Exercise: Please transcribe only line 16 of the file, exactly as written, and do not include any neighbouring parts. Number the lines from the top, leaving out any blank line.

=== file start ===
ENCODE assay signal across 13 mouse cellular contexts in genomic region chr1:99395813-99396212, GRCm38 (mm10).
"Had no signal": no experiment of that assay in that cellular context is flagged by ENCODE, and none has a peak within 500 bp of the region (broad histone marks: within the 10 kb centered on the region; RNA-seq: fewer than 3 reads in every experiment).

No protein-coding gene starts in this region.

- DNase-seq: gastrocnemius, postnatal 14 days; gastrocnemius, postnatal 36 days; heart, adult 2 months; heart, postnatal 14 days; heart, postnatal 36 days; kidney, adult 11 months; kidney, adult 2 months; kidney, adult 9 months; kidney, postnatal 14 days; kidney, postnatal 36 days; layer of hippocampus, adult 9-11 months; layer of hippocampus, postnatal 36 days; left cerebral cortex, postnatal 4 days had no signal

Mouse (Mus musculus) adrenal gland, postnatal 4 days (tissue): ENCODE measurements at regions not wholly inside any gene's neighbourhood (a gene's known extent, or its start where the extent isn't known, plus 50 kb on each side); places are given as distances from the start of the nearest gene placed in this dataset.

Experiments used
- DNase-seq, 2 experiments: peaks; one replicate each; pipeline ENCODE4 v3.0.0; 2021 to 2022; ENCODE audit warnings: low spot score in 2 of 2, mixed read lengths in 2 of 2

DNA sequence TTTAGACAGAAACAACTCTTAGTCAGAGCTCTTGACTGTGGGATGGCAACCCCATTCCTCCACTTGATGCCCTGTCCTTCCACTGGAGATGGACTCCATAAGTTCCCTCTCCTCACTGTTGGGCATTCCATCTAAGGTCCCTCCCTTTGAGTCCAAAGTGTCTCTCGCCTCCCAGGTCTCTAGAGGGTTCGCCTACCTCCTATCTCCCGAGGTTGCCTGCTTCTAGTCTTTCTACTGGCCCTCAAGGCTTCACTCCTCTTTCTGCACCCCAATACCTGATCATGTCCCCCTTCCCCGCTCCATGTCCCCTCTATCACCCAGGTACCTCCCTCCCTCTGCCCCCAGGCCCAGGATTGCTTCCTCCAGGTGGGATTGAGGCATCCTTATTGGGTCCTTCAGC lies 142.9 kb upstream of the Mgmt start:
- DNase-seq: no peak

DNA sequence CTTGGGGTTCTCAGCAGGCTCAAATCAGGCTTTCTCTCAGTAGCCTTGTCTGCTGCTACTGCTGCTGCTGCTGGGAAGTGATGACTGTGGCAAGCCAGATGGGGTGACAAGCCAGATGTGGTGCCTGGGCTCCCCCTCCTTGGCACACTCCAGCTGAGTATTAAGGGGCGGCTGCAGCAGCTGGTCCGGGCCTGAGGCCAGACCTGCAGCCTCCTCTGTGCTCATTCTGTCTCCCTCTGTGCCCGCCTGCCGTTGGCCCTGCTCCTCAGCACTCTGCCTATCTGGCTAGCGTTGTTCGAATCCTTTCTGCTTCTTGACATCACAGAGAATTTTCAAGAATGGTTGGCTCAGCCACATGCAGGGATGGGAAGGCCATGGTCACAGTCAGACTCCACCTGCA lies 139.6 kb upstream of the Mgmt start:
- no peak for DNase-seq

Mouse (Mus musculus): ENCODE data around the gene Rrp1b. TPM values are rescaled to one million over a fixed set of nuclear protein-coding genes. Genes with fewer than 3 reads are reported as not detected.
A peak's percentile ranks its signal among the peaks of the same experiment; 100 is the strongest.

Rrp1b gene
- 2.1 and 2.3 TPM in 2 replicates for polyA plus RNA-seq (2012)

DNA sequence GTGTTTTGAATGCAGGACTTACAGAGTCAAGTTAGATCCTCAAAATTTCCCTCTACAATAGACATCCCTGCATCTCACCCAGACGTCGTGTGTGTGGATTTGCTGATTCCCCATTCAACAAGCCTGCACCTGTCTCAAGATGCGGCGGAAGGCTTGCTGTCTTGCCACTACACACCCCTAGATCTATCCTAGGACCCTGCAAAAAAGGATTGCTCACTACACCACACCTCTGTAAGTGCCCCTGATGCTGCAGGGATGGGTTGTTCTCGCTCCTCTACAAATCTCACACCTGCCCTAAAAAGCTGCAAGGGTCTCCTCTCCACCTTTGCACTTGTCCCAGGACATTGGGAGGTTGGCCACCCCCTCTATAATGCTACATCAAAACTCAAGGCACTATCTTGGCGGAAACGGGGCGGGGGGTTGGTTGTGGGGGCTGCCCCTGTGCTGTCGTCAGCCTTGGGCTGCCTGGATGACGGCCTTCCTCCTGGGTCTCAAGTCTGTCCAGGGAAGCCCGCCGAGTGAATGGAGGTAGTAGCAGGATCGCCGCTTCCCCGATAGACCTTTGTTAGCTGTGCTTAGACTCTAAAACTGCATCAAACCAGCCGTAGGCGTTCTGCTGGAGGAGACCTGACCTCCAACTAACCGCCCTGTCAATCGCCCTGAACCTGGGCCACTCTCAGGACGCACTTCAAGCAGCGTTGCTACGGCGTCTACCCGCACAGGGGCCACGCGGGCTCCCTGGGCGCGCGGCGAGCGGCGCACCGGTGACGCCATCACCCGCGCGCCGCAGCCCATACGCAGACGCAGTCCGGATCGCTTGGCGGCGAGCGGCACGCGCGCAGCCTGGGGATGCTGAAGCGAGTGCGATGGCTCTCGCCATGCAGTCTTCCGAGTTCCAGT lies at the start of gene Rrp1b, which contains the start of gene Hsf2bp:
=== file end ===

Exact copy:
DNA sequence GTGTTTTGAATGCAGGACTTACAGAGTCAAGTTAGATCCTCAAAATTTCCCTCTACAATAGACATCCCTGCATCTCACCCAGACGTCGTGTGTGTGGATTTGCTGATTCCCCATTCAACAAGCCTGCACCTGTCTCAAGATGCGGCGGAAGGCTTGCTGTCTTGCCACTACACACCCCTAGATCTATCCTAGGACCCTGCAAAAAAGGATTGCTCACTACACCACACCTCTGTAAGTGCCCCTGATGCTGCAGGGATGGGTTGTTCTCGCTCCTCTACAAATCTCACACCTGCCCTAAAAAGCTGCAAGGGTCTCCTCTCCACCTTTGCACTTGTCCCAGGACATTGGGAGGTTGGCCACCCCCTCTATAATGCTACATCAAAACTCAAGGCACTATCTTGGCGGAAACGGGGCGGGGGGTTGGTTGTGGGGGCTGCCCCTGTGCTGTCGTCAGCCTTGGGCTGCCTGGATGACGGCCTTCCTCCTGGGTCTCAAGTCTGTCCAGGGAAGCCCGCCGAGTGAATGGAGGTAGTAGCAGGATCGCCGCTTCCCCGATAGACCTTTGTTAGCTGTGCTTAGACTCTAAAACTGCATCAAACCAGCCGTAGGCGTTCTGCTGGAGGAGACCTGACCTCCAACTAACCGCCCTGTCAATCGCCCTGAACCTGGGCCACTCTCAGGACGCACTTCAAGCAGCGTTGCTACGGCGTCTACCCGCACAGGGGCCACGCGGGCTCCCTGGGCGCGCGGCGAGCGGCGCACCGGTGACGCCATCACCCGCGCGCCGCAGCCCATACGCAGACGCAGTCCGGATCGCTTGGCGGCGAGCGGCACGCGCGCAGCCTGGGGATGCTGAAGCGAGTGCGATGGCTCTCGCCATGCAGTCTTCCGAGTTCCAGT lies at the start of gene Rrp1b, which contains the start of gene Hsf2bp: